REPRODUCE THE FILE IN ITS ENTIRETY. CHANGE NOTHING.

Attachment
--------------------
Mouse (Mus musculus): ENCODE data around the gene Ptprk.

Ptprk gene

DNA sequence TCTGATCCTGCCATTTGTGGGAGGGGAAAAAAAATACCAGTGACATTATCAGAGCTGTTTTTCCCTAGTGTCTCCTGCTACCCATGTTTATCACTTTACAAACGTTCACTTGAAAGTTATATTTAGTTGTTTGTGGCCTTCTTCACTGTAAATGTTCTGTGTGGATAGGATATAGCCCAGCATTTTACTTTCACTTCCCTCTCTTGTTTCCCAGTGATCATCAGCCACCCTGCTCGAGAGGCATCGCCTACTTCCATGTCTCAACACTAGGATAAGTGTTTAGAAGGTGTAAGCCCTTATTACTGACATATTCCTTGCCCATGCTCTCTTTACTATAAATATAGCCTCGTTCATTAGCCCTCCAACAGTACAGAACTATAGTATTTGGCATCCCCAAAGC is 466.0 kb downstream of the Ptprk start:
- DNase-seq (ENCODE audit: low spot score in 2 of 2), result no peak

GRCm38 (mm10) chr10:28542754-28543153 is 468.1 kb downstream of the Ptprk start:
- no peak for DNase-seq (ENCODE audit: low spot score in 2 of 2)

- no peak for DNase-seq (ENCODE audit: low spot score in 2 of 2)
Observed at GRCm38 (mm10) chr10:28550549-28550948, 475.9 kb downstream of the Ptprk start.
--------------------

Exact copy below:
Mouse (Mus musculus): ENCODE data around the gene Ptprk.

Ptprk gene

DNA sequence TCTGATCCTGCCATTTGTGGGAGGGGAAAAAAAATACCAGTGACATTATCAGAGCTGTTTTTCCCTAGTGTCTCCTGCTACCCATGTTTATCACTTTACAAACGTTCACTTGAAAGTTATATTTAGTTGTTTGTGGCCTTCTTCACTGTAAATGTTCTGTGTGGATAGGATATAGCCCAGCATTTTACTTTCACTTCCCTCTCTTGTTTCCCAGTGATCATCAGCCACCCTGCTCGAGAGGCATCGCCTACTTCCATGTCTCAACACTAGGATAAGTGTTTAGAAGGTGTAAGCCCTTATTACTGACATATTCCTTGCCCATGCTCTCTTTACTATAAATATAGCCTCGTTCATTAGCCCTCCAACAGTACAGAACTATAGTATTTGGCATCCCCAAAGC is 466.0 kb downstream of the Ptprk start:
- DNase-seq (ENCODE audit: low spot score in 2 of 2), result no peak

GRCm38 (mm10) chr10:28542754-28543153 is 468.1 kb downstream of the Ptprk start:
- no peak for DNase-seq (ENCODE audit: low spot score in 2 of 2)

- no peak for DNase-seq (ENCODE audit: low spot score in 2 of 2)
Observed at GRCm38 (mm10) chr10:28550549-28550948, 475.9 kb downstream of the Ptprk start.